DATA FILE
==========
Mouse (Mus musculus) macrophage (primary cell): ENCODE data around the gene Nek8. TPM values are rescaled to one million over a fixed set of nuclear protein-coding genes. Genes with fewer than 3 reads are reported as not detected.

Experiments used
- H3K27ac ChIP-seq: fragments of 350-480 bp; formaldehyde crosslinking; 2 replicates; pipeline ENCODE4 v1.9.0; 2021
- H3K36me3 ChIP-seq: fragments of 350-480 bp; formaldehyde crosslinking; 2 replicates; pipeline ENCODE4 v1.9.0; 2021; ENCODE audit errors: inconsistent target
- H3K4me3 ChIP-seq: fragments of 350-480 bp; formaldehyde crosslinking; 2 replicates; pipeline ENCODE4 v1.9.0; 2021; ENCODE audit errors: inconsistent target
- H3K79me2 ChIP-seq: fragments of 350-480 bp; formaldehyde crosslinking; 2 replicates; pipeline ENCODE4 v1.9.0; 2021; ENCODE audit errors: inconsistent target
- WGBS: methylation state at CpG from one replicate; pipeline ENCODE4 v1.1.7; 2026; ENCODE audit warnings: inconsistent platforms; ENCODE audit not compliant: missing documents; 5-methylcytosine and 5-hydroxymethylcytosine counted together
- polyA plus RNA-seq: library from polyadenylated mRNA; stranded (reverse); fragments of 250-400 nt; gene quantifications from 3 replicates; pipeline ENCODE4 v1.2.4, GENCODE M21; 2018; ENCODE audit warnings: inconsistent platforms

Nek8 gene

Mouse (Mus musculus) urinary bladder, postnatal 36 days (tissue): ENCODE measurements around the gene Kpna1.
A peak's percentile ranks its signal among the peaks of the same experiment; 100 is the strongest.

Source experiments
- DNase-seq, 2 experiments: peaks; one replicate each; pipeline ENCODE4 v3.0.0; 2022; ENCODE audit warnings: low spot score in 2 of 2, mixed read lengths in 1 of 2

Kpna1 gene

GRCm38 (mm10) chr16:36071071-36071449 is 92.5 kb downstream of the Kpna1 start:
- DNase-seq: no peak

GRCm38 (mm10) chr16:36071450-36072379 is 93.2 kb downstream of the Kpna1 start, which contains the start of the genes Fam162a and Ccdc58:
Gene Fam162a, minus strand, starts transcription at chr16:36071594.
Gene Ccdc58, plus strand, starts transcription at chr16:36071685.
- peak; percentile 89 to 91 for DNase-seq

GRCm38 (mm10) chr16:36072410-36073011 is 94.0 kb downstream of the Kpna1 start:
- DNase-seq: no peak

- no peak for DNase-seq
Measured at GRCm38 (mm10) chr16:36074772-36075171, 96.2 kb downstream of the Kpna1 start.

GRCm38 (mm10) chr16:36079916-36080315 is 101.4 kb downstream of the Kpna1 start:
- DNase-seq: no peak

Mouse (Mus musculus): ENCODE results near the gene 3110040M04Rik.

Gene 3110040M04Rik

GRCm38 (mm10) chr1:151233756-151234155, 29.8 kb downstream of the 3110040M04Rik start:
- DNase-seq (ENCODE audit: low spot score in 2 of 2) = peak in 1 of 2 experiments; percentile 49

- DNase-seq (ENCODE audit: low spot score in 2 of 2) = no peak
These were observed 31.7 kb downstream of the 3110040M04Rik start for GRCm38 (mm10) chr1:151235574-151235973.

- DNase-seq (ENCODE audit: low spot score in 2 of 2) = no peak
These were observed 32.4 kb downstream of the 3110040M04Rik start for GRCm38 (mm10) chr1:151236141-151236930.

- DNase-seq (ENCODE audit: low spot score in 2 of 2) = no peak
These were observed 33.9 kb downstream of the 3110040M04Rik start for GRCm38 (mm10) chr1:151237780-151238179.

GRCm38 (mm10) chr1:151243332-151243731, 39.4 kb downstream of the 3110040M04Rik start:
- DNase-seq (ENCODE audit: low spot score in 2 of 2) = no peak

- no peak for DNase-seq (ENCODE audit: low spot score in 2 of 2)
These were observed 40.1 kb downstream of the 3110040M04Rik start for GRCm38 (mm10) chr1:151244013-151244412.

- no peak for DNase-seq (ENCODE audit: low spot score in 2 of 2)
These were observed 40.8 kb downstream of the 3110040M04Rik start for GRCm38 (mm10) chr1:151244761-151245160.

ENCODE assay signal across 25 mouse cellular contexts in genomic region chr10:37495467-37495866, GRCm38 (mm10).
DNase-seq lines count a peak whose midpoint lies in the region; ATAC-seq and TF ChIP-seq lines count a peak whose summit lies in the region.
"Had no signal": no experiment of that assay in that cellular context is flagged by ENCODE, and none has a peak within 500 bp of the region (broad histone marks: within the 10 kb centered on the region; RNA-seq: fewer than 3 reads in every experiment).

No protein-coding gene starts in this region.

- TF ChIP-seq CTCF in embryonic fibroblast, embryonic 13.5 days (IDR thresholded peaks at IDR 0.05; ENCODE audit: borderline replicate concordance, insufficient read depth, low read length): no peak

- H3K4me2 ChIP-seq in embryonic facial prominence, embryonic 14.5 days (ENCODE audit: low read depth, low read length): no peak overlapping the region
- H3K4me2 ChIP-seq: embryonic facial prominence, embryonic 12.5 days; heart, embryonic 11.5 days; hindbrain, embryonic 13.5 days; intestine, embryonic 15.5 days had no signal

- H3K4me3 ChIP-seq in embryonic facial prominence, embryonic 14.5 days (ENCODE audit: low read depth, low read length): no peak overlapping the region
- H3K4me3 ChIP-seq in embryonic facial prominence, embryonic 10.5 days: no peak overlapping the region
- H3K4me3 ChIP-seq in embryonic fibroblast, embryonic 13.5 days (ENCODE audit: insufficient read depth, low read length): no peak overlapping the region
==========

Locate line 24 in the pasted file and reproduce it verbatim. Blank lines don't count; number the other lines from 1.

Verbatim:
Measured at GRCm38 (mm10) chr16:36074772-36075171, 96.2 kb downstream of the Kpna1 start.